ATLANTA—A young girl selling eggplants in an open market in Abidjan, Côte d’Ivoire, pointed Miriam Savane Massandje (B.A. ‘21) to her future. Their exchange helped lead her to the International University of Grand-Bassam and then Georgia State University. She will enter the London School of Economics this fall to pursue an MSc in Development Economics.
“Mom would send me to the market to get groceries,” Massandje said. “I met a girl there, Adjoua, who was 12. She told me she came to Abidjan to go to school. But she lived with an aunt who made her go to the market and sell eggplants all day. When I asked her, ‘Why don’t you tell your parents?’, she said she’d prefer to stay in Abidjan. If she had stayed in her village, she would have to get married at 15. I was angry and frustrated about her situation but could do nothing to help her because I was only 16.”
Once home, Massandje told her parents about the meeting.
“Her story made me ask questions about life,” she said. “I noticed that in my country people face difficulties every day. Some can’t eat twice a day. I was very hurt to see people didn’t have a better quality of life. Why? How can I help? My dad is an economist statistician, so I asked him, ‘how do you reduce or stop this?’ He said the solution is to be close to the policymakers of Africa government.”
Massandje understood that improving economic policy and institutions can contribute to the economic development of a country. She decided to study harder, took economics classes and received a Presidential Scholarship. The B.B.A. program of her local university did not satisfy her career goals. So, she transferred to Georgia State University’s Andrew Young School of Policy Studies (AYSPS).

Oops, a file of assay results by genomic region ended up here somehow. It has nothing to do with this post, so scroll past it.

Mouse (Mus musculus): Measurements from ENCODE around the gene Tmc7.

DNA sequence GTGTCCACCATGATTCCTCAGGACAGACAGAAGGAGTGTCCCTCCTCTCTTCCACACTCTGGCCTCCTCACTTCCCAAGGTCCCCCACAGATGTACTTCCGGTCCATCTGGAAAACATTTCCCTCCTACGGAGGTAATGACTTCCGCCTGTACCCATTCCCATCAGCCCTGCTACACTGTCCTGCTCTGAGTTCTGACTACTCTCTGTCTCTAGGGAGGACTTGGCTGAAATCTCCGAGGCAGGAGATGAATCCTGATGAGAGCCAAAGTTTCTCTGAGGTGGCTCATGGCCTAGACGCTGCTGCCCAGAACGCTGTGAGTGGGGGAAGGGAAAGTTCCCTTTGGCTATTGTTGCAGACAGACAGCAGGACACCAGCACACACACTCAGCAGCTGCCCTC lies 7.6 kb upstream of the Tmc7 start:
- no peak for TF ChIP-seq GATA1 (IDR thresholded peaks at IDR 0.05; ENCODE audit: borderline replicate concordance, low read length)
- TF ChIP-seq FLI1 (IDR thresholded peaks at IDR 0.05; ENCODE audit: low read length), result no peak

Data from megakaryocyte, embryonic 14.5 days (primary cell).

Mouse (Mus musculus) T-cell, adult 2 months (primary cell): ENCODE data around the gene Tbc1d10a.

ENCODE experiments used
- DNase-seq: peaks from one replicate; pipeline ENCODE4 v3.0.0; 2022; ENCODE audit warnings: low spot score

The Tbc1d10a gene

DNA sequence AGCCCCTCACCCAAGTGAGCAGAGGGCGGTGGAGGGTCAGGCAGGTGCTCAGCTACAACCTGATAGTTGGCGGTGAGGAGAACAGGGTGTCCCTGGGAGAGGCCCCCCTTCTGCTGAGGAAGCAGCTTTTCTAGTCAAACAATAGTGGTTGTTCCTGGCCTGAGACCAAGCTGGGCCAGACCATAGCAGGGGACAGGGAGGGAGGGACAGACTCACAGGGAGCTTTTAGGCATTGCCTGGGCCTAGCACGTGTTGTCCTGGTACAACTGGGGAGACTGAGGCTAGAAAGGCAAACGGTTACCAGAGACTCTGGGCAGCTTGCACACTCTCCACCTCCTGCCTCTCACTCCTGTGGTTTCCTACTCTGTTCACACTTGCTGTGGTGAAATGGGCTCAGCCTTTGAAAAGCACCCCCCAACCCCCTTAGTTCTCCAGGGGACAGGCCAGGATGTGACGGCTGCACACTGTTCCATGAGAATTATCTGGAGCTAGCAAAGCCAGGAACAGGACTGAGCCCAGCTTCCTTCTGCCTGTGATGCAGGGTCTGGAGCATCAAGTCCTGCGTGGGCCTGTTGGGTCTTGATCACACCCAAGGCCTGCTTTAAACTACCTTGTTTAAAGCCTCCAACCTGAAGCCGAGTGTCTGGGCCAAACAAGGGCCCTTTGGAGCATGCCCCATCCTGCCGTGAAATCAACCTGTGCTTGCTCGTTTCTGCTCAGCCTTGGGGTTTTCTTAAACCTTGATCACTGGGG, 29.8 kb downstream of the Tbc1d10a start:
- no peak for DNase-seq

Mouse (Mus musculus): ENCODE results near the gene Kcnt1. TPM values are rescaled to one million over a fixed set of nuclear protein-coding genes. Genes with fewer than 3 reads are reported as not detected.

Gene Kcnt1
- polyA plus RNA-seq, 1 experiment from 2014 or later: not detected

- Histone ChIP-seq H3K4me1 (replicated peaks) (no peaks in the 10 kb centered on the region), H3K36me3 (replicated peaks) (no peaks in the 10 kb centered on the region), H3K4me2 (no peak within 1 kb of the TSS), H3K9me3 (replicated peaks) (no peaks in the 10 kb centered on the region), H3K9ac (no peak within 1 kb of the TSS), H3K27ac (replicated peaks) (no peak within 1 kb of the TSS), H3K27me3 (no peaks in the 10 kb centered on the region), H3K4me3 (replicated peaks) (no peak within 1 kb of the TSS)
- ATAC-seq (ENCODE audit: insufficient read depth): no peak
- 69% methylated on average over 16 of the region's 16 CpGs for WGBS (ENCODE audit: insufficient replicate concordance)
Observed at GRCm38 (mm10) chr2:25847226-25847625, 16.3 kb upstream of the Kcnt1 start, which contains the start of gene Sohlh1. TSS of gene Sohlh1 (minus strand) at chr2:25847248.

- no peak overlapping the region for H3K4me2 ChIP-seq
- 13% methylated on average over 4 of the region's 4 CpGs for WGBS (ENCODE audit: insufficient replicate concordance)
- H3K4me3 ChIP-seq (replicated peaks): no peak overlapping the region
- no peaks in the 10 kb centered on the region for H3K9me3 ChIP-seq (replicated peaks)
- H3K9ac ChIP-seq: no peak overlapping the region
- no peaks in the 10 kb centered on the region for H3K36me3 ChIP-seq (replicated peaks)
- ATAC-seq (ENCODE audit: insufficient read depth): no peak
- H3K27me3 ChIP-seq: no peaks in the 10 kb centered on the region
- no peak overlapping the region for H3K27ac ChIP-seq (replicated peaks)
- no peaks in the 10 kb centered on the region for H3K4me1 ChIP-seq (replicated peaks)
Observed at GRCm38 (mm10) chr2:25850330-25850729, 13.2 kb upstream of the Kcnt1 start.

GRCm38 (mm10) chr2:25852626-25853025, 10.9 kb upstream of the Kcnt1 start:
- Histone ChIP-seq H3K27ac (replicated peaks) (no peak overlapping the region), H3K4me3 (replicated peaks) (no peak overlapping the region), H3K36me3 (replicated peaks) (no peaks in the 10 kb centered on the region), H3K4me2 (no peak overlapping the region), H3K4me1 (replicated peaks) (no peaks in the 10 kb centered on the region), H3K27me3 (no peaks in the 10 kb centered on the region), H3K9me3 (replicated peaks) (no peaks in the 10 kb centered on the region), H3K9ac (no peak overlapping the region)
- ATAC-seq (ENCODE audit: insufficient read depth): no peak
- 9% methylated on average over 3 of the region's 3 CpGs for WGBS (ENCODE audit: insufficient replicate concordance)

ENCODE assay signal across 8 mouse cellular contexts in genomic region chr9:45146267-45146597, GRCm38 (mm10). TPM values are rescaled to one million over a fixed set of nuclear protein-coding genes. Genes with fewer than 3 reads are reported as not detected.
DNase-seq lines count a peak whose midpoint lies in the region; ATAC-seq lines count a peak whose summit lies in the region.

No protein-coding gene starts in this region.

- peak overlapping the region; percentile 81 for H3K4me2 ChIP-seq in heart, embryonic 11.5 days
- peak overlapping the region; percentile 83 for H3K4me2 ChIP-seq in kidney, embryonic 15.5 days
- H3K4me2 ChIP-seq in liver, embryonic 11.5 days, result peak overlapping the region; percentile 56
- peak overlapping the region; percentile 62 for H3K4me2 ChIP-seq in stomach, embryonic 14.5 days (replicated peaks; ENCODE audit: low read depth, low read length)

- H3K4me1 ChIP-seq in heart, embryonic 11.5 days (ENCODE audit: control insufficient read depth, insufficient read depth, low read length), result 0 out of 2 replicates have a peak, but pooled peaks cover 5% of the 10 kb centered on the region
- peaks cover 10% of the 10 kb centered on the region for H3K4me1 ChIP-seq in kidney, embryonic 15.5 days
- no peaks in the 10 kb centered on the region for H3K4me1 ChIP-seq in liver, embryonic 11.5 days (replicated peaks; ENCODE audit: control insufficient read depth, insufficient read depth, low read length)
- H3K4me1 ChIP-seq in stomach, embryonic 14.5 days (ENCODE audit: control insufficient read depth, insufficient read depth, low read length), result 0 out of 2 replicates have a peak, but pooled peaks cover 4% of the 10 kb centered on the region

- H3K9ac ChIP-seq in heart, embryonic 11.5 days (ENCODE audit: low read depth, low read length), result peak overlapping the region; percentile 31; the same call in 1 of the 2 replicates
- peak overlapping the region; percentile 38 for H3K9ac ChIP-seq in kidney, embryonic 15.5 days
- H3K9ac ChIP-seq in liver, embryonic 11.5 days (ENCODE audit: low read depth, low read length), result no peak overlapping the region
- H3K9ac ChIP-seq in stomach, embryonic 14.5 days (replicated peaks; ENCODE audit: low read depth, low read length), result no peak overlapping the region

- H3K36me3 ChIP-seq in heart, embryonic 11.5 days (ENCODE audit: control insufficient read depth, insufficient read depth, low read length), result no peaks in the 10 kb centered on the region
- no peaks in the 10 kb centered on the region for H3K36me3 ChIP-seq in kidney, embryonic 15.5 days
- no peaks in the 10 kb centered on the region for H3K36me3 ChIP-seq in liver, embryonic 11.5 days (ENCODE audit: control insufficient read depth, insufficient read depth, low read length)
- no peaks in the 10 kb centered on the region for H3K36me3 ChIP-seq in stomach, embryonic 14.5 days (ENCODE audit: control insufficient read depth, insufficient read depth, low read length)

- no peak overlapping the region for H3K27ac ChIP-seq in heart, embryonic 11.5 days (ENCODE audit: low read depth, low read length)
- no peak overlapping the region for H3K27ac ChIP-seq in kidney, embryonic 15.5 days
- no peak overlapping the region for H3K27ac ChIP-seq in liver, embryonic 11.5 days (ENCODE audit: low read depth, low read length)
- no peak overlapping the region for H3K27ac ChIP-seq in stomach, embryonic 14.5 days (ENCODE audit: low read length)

“Georgia State University is an inspiring school,” she said. “It teaches policy and economics, and policy is really important for developing countries. It helps some countries rise above the poverty line.”
Her mission is to make a similar impact. She plans to earn a Ph.D. in regional economics and international development and work as a development economist.
“Economics will help me achieve my goal to help people in developing nations have a better quality of life and reduce poverty. As a woman, if I have a Ph.D. in economics and international development studies and come back to my country, women like Adjoua, they’re going to see me as an example of what’s possible. There are many African women today who are achieving things. We need more, though, to increase this impact and motivate girls—and especially their parents—to change their minds about how women can contribute to the development of our world. Gaining access to knowledge shouldn’t be restricted to anyone, no matter their gender, social status and age.”
To get ahead in her studies, Massandje enrolled in the AYSPS BA/MA dual degree program and secured an internship at Côte d’Ivoire’s Ministry of Economy and Finance.
“GSU gives many opportunities to students to succeed and be competitive on the job market internationally,” she said. “AYSP faculty members will always be there to mentor and help students achieve their academic and professional goals.”